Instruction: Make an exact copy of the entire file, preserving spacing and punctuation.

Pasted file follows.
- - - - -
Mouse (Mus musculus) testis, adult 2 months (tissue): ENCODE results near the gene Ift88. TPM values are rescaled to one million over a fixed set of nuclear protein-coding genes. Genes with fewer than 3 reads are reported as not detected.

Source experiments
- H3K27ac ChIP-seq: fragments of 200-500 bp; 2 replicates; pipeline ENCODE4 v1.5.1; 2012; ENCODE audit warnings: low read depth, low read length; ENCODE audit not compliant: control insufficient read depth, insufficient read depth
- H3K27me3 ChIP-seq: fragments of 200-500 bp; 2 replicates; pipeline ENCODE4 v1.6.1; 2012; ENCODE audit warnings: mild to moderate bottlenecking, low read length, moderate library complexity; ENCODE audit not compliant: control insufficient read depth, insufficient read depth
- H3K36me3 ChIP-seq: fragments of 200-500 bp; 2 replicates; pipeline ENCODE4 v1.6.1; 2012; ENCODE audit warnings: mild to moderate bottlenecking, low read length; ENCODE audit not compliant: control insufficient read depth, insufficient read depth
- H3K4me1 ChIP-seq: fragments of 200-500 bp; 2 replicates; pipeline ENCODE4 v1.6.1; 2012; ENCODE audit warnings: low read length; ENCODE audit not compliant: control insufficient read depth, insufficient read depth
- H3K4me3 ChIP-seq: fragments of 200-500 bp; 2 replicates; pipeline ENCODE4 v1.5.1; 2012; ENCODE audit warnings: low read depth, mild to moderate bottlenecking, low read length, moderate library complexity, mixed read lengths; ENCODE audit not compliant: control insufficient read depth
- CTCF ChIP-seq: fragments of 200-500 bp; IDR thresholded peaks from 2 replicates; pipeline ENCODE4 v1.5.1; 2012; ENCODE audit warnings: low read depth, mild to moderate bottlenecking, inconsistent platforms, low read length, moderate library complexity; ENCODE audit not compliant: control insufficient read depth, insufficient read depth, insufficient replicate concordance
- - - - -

Mouse (Mus musculus) testis, adult 2 months (tissue): ENCODE results near the gene Ift88. TPM values are rescaled to one million over a fixed set of nuclear protein-coding genes. Genes with fewer than 3 reads are reported as not detected.

Source experiments
- H3K27ac ChIP-seq: fragments of 200-500 bp; 2 replicates; pipeline ENCODE4 v1.5.1; 2012; ENCODE audit warnings: low read depth, low read length; ENCODE audit not compliant: control insufficient read depth, insufficient read depth
- H3K27me3 ChIP-seq: fragments of 200-500 bp; 2 replicates; pipeline ENCODE4 v1.6.1; 2012; ENCODE audit warnings: mild to moderate bottlenecking, low read length, moderate library complexity; ENCODE audit not compliant: control insufficient read depth, insufficient read depth
- H3K36me3 ChIP-seq: fragments of 200-500 bp; 2 replicates; pipeline ENCODE4 v1.6.1; 2012; ENCODE audit warnings: mild to moderate bottlenecking, low read length; ENCODE audit not compliant: control insufficient read depth, insufficient read depth
- H3K4me1 ChIP-seq: fragments of 200-500 bp; 2 replicates; pipeline ENCODE4 v1.6.1; 2012; ENCODE audit warnings: low read length; ENCODE audit not compliant: control insufficient read depth, insufficient read depth
- H3K4me3 ChIP-seq: fragments of 200-500 bp; 2 replicates; pipeline ENCODE4 v1.5.1; 2012; ENCODE audit warnings: low read depth, mild to moderate bottlenecking, low read length, moderate library complexity, mixed read lengths; ENCODE audit not compliant: control insufficient read depth
- CTCF ChIP-seq: fragments of 200-500 bp; IDR thresholded peaks from 2 replicates; pipeline ENCODE4 v1.5.1; 2012; ENCODE audit warnings: low read depth, mild to moderate bottlenecking, inconsistent platforms, low read length, moderate library complexity; ENCODE audit not compliant: control insufficient read depth, insufficient read depth, insufficient replicate concordance